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Don't cross the line online
Published on Thursday, 23 Jun 2011
Illustration: Bay Leung

In a world swamped with digital technology, the boundaries between courtesy and crude have become blurred, especially at work. Is it conscientious or inconsiderate to check your text messages at a meeting or Tweet that you are bored at work? And what does your Facebook status tell your boss?

A recent survey by recruitment firm Robert Half International (RHI) revealed 85 per cent of finance and accounting hiring managers believe technology etiquette breaches can harm a career. A total of 1,651 human resources (HR), finance and accounting professionals in Hong Kong, Singapore, Australia and New Zealand were polled, with 410 respondents from Hong Kong. 

Among the many digital offences, posting offensive comments on Facebook or Twitter can have serious career consequences.

About 70 per cent of the respondents claimed that using social networking sites has damaged workplace relationships, with 24 per cent claiming it had harmed their own workplace relationships.

A little common sense goes a long way, says Sandy Hathiramani, a Hong Kong student of media communications at Australia's Deakin University.

"Employers and recruiters don't really know you and so they try to find out something about you. Before, they would check your social network. Now they look you up on [Facebook] or LinkedIn," she says.

"The problem is that most young people write about their social life on [Facebook]. I guess employers are looking for good citizens. So, it's better to be more responsible of what's on your [Facebook] or blogsite - and edit it just as you would when your mother and father are on it. When your parents are on your Facebook, you are more careful about what you post up there."

Organisations are beginning to set social media policies to guide employees. The survey found that 41 per cent of respondents' firms have a clear social media policy in place to guide employees' digital conduct.

Victor Lee, a salesman at a leading electrical appliance store in Hong Kong, says his employer has a strict social media policy.

"Only managers and supervisors are allowed to use their cell phones on duty. Others have to wait till they are off duty. But some of us sometimes break the rules. I'll reply to important texts and check the newsfeed on Facebook when there is nothing much to do at work. But I do it discreetly," he says.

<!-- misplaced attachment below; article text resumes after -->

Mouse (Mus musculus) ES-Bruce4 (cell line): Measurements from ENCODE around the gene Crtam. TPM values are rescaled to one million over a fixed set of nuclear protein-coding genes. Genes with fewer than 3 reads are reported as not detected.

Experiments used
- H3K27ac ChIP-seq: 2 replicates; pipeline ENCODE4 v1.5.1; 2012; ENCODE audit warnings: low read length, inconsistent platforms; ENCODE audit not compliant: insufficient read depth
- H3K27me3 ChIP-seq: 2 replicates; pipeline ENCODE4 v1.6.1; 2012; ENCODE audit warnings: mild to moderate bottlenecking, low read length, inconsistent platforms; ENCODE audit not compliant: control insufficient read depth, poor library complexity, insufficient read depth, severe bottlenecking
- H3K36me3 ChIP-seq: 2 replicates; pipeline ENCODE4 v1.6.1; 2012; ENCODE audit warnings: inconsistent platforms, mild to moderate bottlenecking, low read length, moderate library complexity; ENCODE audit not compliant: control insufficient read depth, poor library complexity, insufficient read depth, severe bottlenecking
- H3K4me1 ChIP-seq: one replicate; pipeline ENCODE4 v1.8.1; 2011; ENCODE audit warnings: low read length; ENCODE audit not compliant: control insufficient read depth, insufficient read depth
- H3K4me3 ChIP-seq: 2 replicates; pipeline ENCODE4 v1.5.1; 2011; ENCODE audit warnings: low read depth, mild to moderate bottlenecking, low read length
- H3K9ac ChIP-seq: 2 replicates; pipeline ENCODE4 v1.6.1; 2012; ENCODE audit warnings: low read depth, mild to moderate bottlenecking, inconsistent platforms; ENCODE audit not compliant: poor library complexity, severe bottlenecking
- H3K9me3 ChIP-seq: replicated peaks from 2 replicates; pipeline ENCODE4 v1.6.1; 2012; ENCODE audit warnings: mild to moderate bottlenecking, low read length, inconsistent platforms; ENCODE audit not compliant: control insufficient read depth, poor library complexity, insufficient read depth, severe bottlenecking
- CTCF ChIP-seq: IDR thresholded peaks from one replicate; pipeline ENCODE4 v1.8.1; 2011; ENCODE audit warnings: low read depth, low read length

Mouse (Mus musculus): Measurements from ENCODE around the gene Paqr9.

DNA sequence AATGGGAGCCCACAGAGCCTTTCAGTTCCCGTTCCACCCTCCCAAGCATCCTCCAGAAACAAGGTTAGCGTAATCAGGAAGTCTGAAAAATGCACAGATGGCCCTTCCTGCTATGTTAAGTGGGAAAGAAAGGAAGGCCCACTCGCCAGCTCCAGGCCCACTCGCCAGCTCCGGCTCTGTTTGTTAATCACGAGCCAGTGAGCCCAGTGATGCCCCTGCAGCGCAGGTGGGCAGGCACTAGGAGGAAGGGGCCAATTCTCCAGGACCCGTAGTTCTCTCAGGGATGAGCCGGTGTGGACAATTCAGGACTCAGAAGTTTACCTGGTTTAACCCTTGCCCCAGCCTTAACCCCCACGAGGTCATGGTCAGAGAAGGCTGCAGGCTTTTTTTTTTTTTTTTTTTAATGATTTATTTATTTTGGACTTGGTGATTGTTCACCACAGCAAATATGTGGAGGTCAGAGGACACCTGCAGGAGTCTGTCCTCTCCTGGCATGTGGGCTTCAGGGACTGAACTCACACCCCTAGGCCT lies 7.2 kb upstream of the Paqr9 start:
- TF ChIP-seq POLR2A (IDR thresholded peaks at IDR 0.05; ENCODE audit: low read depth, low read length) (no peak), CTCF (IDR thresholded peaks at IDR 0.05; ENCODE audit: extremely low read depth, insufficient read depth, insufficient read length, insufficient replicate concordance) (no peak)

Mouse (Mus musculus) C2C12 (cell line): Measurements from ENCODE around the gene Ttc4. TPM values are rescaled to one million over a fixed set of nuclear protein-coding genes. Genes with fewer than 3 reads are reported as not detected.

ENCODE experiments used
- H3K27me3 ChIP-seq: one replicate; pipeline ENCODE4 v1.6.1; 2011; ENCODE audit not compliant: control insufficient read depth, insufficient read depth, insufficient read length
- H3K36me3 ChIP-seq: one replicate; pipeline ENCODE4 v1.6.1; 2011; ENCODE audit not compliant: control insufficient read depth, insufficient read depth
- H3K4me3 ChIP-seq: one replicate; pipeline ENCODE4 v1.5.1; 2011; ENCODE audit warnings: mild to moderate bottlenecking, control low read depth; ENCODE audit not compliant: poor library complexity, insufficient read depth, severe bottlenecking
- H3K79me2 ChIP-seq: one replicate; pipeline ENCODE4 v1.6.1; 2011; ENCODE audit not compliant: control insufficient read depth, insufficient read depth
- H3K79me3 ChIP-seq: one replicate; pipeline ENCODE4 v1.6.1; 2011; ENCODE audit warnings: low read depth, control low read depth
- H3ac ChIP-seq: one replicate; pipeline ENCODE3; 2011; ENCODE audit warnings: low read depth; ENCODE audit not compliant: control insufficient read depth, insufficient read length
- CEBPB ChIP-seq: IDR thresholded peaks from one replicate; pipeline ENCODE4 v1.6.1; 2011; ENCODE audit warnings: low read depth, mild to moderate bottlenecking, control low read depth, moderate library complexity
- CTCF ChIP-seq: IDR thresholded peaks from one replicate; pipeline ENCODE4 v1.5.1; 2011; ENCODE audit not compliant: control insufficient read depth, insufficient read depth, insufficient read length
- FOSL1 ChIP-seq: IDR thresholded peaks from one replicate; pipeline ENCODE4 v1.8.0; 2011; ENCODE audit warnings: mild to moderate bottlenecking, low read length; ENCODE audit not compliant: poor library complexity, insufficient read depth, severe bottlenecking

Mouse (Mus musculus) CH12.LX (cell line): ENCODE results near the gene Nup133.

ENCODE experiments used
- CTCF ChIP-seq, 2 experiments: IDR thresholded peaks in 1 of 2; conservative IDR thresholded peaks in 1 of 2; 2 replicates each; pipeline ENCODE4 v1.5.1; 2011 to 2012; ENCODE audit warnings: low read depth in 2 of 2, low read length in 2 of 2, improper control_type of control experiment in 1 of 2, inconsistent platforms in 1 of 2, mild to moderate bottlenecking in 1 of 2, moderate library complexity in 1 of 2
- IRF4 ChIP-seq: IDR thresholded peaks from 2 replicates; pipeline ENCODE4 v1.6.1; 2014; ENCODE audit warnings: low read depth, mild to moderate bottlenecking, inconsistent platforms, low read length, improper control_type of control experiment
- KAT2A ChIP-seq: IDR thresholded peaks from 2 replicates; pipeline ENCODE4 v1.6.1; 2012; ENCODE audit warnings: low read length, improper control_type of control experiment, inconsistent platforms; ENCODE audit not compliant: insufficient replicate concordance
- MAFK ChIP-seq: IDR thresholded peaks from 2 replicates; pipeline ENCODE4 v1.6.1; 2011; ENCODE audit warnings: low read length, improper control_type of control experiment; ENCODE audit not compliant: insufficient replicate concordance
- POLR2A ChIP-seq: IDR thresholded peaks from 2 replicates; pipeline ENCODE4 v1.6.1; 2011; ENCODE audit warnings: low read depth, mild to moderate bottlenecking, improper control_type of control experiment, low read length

"I believe it's acceptable if it does not harm your performance at work or affect the image of your company. What's unacceptable is using cell phones in meetings. That's rude and socially unacceptable."

Are tech gadgets really making employees less polite? Helen Yien, a recruitment consultant, believes that most Hong Kong employees are disciplined.

"Hong Kong employees are disciplined and know when and where to use their tech gadgets. Most employers in Hong Kong tend to block off the internet, but smartphones keep employees connected," she says.

Increasingly, recruiters like Yien are using social media to hunt for talent. Another RHI survey revealed that 62 per cent of Hong Kong bosses, well above the regional average of 37 per cent, use social networking platforms like LinkedIn and Facebook in their hiring process. Yien says recruiters use Facebook and Twitter to check candidates' social networks.

"Some recruiters use Facebook to hunt for recruits. I use it to contact candidates. Definitely, recruiters see social media platforms as valid networking arena, especially for early to mid-career recruits," she says.

RHI's Andrew Morris says: "The most important piece of advice would be to make yourself familiar with the privacy settings on social networking sites. In the digital age, it's important to manage your online reputation."